Radford alumnus hosts experience for students
Radford University students experienced a living-learning classroom when Jamey Brittingham and Derek Garrett visited Radford’s campus Sept. 22 – 23.
Department of Design Chair Holy Cline invited Brittingham ‘11 to campus for the annual Career Prep Conference. While making the visit, Brittingham took the opportunity to give a hands-on experience to Radford University students.
“We wanted to talk with students about the environmental impact of the fashion industry,” said Brittingham. “We want to lessen the demand for new clothing by repurposing vintage clothing. What better way than to show them?”
Brittingham, a former fashion design and art major at Radford University, started her own business with Garrett, called MamerSass.
“We really are an eco-friendly retailer,” Brittingham said. “All our business cards are made from scrap pieces of leather from old jackets. We’ve cut all the paper and plastic out of retail, which is really challenging. We’re really trying to be zero waste. Even our shopping bags are made from old T-shirts. It’s an alternative to fast-fashion.”
The name for the alternative company came from Brittingham’s childhood.
“My brother called me ‘mamey-sass’ and I’ve been “mamer” since I was a kid,” Brittingham said. “It just stuck. Mamersass is me. With the store, Derek and I are adding sass to old things.”
The reasoning behind bringing the mobile store to Radford’s campus was simple to both Brittingham and Garrett. The mobile store also allowed students to receive a tour and a behind-the-scenes look at MamerSass.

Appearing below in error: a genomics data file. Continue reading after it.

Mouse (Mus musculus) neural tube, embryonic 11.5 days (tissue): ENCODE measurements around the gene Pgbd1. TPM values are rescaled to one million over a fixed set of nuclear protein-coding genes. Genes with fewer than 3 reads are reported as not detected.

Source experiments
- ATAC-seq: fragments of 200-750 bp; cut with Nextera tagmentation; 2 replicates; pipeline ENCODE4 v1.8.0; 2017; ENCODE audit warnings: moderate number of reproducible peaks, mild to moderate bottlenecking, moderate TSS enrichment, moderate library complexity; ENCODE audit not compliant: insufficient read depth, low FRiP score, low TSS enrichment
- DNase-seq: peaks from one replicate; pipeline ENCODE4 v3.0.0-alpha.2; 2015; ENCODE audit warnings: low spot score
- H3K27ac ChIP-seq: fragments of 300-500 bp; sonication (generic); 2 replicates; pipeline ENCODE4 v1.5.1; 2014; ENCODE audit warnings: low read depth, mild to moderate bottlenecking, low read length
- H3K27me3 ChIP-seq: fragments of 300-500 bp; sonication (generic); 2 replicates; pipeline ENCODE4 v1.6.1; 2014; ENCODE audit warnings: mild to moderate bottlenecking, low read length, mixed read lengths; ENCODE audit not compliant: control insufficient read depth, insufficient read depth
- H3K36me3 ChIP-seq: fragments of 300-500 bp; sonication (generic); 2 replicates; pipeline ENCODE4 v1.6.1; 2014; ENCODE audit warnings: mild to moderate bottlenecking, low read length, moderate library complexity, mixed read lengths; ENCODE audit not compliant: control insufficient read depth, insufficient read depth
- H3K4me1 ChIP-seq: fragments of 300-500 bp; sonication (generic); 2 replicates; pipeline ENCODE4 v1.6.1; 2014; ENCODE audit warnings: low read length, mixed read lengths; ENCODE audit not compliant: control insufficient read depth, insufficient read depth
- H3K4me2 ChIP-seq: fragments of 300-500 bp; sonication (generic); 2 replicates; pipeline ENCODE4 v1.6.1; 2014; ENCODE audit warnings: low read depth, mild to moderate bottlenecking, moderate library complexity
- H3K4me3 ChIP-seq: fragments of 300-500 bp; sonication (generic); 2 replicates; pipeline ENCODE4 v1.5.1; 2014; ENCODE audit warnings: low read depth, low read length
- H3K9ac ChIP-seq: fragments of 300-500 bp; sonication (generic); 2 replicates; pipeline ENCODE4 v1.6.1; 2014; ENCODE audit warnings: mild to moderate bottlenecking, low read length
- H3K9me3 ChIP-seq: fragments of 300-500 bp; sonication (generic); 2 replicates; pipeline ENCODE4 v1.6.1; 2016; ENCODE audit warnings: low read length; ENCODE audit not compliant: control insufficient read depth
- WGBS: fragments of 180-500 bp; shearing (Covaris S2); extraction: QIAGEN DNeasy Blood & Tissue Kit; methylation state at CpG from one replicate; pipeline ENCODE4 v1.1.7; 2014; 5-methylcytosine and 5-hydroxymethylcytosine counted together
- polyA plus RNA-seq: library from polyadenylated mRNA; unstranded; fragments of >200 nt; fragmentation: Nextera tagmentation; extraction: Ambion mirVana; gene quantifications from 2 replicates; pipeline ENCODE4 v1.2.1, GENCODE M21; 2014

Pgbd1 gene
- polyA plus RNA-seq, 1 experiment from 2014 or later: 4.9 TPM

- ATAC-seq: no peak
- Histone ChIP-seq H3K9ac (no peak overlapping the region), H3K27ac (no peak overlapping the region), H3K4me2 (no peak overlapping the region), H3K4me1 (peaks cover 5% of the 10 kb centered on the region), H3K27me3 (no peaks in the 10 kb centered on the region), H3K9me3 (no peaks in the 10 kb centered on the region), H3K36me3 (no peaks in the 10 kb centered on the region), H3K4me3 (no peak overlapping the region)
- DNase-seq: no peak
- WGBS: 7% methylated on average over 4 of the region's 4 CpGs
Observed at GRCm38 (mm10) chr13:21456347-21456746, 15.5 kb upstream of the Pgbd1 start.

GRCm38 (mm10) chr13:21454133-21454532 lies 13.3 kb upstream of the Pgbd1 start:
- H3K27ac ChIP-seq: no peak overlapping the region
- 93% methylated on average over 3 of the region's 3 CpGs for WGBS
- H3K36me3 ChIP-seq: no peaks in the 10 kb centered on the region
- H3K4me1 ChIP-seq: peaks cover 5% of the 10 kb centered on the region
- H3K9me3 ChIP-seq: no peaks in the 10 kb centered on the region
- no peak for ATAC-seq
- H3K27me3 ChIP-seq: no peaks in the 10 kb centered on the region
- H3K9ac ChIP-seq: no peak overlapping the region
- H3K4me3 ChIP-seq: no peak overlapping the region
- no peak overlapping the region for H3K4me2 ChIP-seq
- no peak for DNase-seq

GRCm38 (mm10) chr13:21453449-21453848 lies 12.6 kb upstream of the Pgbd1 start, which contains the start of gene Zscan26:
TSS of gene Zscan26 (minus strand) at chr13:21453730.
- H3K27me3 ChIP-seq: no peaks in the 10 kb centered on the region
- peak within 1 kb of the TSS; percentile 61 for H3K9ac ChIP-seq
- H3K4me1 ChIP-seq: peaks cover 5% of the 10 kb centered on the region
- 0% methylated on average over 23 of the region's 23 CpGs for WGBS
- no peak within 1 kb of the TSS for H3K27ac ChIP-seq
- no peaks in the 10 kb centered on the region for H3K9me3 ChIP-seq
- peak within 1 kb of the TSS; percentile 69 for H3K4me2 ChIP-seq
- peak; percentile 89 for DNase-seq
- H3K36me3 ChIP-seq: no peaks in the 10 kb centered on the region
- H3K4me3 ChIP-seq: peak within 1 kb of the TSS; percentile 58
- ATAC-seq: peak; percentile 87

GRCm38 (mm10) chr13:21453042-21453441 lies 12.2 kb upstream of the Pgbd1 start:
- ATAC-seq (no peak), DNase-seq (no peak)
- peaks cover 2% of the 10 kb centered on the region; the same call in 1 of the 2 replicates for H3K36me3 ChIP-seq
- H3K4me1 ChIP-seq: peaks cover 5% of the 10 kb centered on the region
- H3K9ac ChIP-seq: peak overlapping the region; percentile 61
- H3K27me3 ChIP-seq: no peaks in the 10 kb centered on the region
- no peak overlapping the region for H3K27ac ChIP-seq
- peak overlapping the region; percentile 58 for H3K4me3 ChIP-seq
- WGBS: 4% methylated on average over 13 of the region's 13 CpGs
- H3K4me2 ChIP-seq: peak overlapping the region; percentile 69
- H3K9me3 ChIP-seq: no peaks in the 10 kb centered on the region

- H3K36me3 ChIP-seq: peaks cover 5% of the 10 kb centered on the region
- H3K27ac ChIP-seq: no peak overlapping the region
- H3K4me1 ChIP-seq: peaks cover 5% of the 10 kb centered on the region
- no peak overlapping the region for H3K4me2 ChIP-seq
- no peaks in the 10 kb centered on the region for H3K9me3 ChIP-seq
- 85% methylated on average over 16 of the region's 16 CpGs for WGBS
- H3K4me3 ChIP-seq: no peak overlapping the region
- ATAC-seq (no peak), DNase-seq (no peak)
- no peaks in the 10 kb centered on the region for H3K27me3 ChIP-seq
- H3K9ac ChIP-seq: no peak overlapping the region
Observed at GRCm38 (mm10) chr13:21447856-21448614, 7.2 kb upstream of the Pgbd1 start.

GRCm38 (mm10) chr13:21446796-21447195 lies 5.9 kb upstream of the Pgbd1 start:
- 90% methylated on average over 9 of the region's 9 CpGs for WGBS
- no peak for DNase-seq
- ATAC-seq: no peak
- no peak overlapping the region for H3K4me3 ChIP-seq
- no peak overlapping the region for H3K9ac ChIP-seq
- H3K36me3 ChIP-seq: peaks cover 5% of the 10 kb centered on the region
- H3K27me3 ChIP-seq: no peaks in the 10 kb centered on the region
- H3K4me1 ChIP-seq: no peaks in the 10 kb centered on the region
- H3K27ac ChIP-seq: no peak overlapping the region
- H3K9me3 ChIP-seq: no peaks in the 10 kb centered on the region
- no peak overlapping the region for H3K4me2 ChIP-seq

“We’re hoping that it starts a dialogue amongst young people," Brittingham said. "They can be environmentally-friendly and not be afraid of starting their own business at a young age,” Brittingham said.
“Starting a business is risky, but it’s not as hard as people think,” Brittingham continued. “Starting your own business has its challenges. You have to be willing to work harder than the competition and find resources and ways to set yourself apart from the crowd.”
Brittingham covered some of her personal fears about operating a business.
“Knowing what you want to stay true to and how you want to be perceived,” Brittingham said. "I’m not going to compromise just because it would be faster and cheaper.
“It’s difficult when you go to pay your bills,” Brittingham continued. “Because you know there are faster and more affordable ways to make goods. But we don’t want to be a part of the waste. We want to be part of the solution. We won’t compromise our mission out of financial fear.”
Brittingham’s motivation behind opening a business was clear.
“I want to make what we’re doing meaningful,” Brittingham said. “I want to leave a legacy.”